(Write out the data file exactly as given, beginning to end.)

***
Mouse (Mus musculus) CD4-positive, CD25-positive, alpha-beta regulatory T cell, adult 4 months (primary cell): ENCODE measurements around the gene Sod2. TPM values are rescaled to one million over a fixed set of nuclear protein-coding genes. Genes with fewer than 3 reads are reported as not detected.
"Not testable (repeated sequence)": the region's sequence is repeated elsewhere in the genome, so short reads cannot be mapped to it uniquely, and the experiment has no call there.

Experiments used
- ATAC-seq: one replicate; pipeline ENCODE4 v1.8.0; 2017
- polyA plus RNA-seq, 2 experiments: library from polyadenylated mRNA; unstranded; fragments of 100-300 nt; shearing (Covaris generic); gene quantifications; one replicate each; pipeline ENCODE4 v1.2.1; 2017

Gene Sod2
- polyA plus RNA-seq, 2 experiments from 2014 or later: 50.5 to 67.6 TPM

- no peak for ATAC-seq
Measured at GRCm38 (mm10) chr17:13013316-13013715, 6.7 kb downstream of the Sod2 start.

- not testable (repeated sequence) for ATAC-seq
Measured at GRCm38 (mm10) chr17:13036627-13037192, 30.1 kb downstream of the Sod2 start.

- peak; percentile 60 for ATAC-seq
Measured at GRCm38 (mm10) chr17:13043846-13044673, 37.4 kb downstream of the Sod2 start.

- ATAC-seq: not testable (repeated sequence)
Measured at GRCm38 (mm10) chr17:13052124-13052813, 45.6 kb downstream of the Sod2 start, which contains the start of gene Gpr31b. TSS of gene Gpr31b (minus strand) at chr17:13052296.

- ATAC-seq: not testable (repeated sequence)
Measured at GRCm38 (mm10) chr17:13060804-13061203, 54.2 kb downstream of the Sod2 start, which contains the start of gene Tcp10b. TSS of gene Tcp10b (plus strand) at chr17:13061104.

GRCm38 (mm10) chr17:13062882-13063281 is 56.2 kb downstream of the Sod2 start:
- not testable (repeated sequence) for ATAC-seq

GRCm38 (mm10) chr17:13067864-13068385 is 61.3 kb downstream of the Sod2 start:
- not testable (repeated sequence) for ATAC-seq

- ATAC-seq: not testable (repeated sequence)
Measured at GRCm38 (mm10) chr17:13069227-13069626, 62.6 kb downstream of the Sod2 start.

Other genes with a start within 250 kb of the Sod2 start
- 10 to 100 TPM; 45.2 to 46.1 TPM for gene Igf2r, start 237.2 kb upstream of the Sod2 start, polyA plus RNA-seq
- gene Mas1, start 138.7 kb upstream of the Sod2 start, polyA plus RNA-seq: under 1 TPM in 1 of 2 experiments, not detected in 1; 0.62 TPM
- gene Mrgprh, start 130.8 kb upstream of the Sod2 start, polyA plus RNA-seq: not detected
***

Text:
Mouse (Mus musculus) CD4-positive, CD25-positive, alpha-beta regulatory T cell, adult 4 months (primary cell): ENCODE measurements around the gene Sod2. TPM values are rescaled to one million over a fixed set of nuclear protein-coding genes. Genes with fewer than 3 reads are reported as not detected.
"Not testable (repeated sequence)": the region's sequence is repeated elsewhere in the genome, so short reads cannot be mapped to it uniquely, and the experiment has no call there.

Experiments used
- ATAC-seq: one replicate; pipeline ENCODE4 v1.8.0; 2017
- polyA plus RNA-seq, 2 experiments: library from polyadenylated mRNA; unstranded; fragments of 100-300 nt; shearing (Covaris generic); gene quantifications; one replicate each; pipeline ENCODE4 v1.2.1; 2017

Gene Sod2
- polyA plus RNA-seq, 2 experiments from 2014 or later: 50.5 to 67.6 TPM

- no peak for ATAC-seq
Measured at GRCm38 (mm10) chr17:13013316-13013715, 6.7 kb downstream of the Sod2 start.

- not testable (repeated sequence) for ATAC-seq
Measured at GRCm38 (mm10) chr17:13036627-13037192, 30.1 kb downstream of the Sod2 start.

- peak; percentile 60 for ATAC-seq
Measured at GRCm38 (mm10) chr17:13043846-13044673, 37.4 kb downstream of the Sod2 start.

- ATAC-seq: not testable (repeated sequence)
Measured at GRCm38 (mm10) chr17:13052124-13052813, 45.6 kb downstream of the Sod2 start, which contains the start of gene Gpr31b. TSS of gene Gpr31b (minus strand) at chr17:13052296.

- ATAC-seq: not testable (repeated sequence)
Measured at GRCm38 (mm10) chr17:13060804-13061203, 54.2 kb downstream of the Sod2 start, which contains the start of gene Tcp10b. TSS of gene Tcp10b (plus strand) at chr17:13061104.

GRCm38 (mm10) chr17:13062882-13063281 is 56.2 kb downstream of the Sod2 start:
- not testable (repeated sequence) for ATAC-seq

GRCm38 (mm10) chr17:13067864-13068385 is 61.3 kb downstream of the Sod2 start:
- not testable (repeated sequence) for ATAC-seq

- ATAC-seq: not testable (repeated sequence)
Measured at GRCm38 (mm10) chr17:13069227-13069626, 62.6 kb downstream of the Sod2 start.

Other genes with a start within 250 kb of the Sod2 start
- 10 to 100 TPM; 45.2 to 46.1 TPM for gene Igf2r, start 237.2 kb upstream of the Sod2 start, polyA plus RNA-seq
- gene Mas1, start 138.7 kb upstream of the Sod2 start, polyA plus RNA-seq: under 1 TPM in 1 of 2 experiments, not detected in 1; 0.62 TPM
- gene Mrgprh, start 130.8 kb upstream of the Sod2 start, polyA plus RNA-seq: not detected